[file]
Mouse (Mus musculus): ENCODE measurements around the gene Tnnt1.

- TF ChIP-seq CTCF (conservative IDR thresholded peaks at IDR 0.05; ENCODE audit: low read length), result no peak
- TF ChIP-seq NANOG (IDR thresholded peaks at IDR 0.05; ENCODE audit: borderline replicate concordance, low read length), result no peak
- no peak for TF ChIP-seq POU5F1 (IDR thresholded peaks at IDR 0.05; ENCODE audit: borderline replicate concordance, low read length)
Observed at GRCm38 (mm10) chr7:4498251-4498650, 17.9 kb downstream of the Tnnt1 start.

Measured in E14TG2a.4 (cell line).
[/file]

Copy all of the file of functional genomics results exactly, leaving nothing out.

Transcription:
Mouse (Mus musculus): ENCODE measurements around the gene Tnnt1.

- TF ChIP-seq CTCF (conservative IDR thresholded peaks at IDR 0.05; ENCODE audit: low read length), result no peak
- TF ChIP-seq NANOG (IDR thresholded peaks at IDR 0.05; ENCODE audit: borderline replicate concordance, low read length), result no peak
- no peak for TF ChIP-seq POU5F1 (IDR thresholded peaks at IDR 0.05; ENCODE audit: borderline replicate concordance, low read length)
Observed at GRCm38 (mm10) chr7:4498251-4498650, 17.9 kb downstream of the Tnnt1 start.

Measured in E14TG2a.4 (cell line).